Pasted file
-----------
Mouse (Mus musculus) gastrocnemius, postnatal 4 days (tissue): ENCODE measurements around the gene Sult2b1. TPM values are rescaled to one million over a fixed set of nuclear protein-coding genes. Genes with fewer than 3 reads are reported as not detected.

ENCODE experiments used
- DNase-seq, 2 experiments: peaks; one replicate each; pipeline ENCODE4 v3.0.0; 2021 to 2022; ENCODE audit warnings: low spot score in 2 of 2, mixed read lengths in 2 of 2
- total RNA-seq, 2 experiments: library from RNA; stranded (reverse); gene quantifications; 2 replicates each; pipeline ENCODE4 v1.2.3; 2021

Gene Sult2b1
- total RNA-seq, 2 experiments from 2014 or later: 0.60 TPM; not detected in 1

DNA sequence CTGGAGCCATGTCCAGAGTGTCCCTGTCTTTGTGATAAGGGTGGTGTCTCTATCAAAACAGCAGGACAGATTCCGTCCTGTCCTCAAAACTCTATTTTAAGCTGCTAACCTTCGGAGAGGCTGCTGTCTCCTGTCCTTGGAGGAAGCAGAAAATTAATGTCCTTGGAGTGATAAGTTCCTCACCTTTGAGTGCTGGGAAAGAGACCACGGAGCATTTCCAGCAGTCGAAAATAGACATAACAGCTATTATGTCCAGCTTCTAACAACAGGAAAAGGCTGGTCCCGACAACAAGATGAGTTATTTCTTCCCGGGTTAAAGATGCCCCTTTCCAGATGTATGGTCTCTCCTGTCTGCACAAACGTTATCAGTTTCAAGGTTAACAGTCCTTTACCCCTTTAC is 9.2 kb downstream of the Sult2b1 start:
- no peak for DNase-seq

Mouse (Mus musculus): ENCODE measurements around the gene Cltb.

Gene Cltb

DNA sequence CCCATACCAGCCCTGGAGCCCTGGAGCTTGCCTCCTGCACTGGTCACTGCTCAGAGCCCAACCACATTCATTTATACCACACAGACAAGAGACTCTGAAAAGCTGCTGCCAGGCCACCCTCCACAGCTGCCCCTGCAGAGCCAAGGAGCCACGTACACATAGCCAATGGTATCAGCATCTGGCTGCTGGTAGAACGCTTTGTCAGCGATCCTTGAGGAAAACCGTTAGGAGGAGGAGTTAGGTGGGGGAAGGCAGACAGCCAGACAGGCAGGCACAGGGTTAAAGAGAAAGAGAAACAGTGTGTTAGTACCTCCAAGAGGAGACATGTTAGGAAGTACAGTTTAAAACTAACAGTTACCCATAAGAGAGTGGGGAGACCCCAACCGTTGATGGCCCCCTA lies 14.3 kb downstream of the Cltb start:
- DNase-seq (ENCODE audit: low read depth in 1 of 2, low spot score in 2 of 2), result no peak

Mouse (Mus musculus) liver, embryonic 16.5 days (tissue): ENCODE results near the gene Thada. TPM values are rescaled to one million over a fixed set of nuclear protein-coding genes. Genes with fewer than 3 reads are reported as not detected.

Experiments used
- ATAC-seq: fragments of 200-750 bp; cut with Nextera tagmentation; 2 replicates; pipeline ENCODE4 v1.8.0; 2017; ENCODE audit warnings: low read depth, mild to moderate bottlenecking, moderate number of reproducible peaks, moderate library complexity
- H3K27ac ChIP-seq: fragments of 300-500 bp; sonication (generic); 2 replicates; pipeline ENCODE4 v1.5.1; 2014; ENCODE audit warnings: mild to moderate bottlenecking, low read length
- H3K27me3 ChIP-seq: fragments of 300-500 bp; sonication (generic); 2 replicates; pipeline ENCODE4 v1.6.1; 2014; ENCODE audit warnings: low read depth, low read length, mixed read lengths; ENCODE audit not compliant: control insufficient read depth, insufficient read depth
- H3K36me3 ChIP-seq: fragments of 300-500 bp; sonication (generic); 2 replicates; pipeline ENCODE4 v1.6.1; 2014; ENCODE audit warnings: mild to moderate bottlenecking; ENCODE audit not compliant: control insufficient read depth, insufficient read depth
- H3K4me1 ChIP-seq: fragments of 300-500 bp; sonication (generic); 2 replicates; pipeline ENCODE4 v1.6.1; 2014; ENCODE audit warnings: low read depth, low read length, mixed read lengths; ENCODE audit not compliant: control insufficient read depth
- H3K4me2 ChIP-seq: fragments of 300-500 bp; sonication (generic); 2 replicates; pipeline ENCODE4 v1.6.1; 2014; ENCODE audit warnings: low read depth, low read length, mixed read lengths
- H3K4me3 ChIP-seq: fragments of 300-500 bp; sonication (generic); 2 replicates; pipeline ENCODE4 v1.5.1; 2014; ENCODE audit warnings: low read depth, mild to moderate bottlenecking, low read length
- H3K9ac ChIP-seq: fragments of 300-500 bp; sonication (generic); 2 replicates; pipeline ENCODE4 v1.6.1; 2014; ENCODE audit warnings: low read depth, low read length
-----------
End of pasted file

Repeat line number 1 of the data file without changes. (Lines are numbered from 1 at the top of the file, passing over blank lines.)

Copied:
Mouse (Mus musculus) gastrocnemius, postnatal 4 days (tissue): ENCODE measurements around the gene Sult2b1. TPM values are rescaled to one million over a fixed set of nuclear protein-coding genes. Genes with fewer than 3 reads are reported as not detected.